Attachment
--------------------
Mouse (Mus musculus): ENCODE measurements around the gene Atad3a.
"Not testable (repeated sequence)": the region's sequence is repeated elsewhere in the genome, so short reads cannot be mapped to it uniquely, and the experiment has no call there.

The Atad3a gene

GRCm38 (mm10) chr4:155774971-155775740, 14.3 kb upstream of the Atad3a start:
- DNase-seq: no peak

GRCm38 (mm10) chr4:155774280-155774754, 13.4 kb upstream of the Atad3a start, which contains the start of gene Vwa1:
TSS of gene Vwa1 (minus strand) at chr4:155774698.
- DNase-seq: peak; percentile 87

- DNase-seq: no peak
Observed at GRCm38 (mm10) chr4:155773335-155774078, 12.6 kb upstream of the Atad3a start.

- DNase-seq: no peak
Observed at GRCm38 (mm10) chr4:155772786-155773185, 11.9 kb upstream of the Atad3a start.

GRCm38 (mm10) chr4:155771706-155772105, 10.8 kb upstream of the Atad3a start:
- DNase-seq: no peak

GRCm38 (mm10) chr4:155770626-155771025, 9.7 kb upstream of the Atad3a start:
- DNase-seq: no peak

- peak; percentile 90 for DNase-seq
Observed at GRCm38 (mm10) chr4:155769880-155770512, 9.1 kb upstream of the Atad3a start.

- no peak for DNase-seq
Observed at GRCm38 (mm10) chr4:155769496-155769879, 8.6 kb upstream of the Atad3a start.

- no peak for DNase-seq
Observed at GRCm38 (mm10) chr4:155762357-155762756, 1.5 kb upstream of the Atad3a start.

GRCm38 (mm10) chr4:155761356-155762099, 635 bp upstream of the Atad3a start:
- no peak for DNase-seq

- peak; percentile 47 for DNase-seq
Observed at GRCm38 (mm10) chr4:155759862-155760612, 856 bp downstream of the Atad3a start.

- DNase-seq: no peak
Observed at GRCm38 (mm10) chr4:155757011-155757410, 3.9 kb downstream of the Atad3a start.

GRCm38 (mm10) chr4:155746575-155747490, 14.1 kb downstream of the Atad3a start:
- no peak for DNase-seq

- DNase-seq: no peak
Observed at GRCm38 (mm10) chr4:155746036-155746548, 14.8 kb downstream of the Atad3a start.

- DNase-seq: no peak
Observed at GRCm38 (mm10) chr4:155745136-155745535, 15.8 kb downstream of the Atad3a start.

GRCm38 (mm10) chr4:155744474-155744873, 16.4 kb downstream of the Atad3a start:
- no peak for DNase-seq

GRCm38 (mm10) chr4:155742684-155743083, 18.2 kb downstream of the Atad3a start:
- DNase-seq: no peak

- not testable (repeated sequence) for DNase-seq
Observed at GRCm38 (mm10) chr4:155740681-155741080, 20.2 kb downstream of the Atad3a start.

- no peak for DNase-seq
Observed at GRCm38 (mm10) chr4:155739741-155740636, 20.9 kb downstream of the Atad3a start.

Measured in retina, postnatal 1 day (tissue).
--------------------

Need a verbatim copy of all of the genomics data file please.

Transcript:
Mouse (Mus musculus): ENCODE measurements around the gene Atad3a.
"Not testable (repeated sequence)": the region's sequence is repeated elsewhere in the genome, so short reads cannot be mapped to it uniquely, and the experiment has no call there.

The Atad3a gene

GRCm38 (mm10) chr4:155774971-155775740, 14.3 kb upstream of the Atad3a start:
- DNase-seq: no peak

GRCm38 (mm10) chr4:155774280-155774754, 13.4 kb upstream of the Atad3a start, which contains the start of gene Vwa1:
TSS of gene Vwa1 (minus strand) at chr4:155774698.
- DNase-seq: peak; percentile 87

- DNase-seq: no peak
Observed at GRCm38 (mm10) chr4:155773335-155774078, 12.6 kb upstream of the Atad3a start.

- DNase-seq: no peak
Observed at GRCm38 (mm10) chr4:155772786-155773185, 11.9 kb upstream of the Atad3a start.

GRCm38 (mm10) chr4:155771706-155772105, 10.8 kb upstream of the Atad3a start:
- DNase-seq: no peak

GRCm38 (mm10) chr4:155770626-155771025, 9.7 kb upstream of the Atad3a start:
- DNase-seq: no peak

- peak; percentile 90 for DNase-seq
Observed at GRCm38 (mm10) chr4:155769880-155770512, 9.1 kb upstream of the Atad3a start.

- no peak for DNase-seq
Observed at GRCm38 (mm10) chr4:155769496-155769879, 8.6 kb upstream of the Atad3a start.

- no peak for DNase-seq
Observed at GRCm38 (mm10) chr4:155762357-155762756, 1.5 kb upstream of the Atad3a start.

GRCm38 (mm10) chr4:155761356-155762099, 635 bp upstream of the Atad3a start:
- no peak for DNase-seq

- peak; percentile 47 for DNase-seq
Observed at GRCm38 (mm10) chr4:155759862-155760612, 856 bp downstream of the Atad3a start.

- DNase-seq: no peak
Observed at GRCm38 (mm10) chr4:155757011-155757410, 3.9 kb downstream of the Atad3a start.

GRCm38 (mm10) chr4:155746575-155747490, 14.1 kb downstream of the Atad3a start:
- no peak for DNase-seq

- DNase-seq: no peak
Observed at GRCm38 (mm10) chr4:155746036-155746548, 14.8 kb downstream of the Atad3a start.

- DNase-seq: no peak
Observed at GRCm38 (mm10) chr4:155745136-155745535, 15.8 kb downstream of the Atad3a start.

GRCm38 (mm10) chr4:155744474-155744873, 16.4 kb downstream of the Atad3a start:
- no peak for DNase-seq

GRCm38 (mm10) chr4:155742684-155743083, 18.2 kb downstream of the Atad3a start:
- DNase-seq: no peak

- not testable (repeated sequence) for DNase-seq
Observed at GRCm38 (mm10) chr4:155740681-155741080, 20.2 kb downstream of the Atad3a start.

- no peak for DNase-seq
Observed at GRCm38 (mm10) chr4:155739741-155740636, 20.9 kb downstream of the Atad3a start.

Measured in retina, postnatal 1 day (tissue).